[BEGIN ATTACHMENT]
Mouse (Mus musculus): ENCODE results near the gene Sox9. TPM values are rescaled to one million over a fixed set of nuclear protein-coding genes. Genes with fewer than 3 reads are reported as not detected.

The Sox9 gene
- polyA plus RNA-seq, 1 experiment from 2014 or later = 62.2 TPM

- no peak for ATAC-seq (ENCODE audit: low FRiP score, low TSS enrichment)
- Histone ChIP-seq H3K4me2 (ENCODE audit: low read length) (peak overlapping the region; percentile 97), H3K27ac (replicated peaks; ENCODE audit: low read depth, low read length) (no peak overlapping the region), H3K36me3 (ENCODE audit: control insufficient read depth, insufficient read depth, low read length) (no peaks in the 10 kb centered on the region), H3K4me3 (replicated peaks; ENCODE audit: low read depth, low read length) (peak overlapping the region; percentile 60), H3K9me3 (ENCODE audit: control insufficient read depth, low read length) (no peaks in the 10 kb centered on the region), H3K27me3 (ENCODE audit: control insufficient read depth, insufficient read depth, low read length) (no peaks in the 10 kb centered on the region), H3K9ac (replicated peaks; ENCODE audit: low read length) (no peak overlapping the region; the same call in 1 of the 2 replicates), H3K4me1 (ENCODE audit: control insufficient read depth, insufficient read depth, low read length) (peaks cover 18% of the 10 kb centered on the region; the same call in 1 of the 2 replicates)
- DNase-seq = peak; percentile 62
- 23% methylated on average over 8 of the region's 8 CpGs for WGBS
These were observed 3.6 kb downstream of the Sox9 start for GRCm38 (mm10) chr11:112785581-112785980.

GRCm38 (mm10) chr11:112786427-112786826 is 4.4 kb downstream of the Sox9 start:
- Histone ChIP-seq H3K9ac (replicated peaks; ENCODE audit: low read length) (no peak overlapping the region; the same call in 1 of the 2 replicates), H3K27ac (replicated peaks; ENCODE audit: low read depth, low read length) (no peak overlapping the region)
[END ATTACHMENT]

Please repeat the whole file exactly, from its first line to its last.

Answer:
Mouse (Mus musculus): ENCODE results near the gene Sox9. TPM values are rescaled to one million over a fixed set of nuclear protein-coding genes. Genes with fewer than 3 reads are reported as not detected.

The Sox9 gene
- polyA plus RNA-seq, 1 experiment from 2014 or later = 62.2 TPM

- no peak for ATAC-seq (ENCODE audit: low FRiP score, low TSS enrichment)
- Histone ChIP-seq H3K4me2 (ENCODE audit: low read length) (peak overlapping the region; percentile 97), H3K27ac (replicated peaks; ENCODE audit: low read depth, low read length) (no peak overlapping the region), H3K36me3 (ENCODE audit: control insufficient read depth, insufficient read depth, low read length) (no peaks in the 10 kb centered on the region), H3K4me3 (replicated peaks; ENCODE audit: low read depth, low read length) (peak overlapping the region; percentile 60), H3K9me3 (ENCODE audit: control insufficient read depth, low read length) (no peaks in the 10 kb centered on the region), H3K27me3 (ENCODE audit: control insufficient read depth, insufficient read depth, low read length) (no peaks in the 10 kb centered on the region), H3K9ac (replicated peaks; ENCODE audit: low read length) (no peak overlapping the region; the same call in 1 of the 2 replicates), H3K4me1 (ENCODE audit: control insufficient read depth, insufficient read depth, low read length) (peaks cover 18% of the 10 kb centered on the region; the same call in 1 of the 2 replicates)
- DNase-seq = peak; percentile 62
- 23% methylated on average over 8 of the region's 8 CpGs for WGBS
These were observed 3.6 kb downstream of the Sox9 start for GRCm38 (mm10) chr11:112785581-112785980.

GRCm38 (mm10) chr11:112786427-112786826 is 4.4 kb downstream of the Sox9 start:
- Histone ChIP-seq H3K9ac (replicated peaks; ENCODE audit: low read length) (no peak overlapping the region; the same call in 1 of the 2 replicates), H3K27ac (replicated peaks; ENCODE audit: low read depth, low read length) (no peak overlapping the region)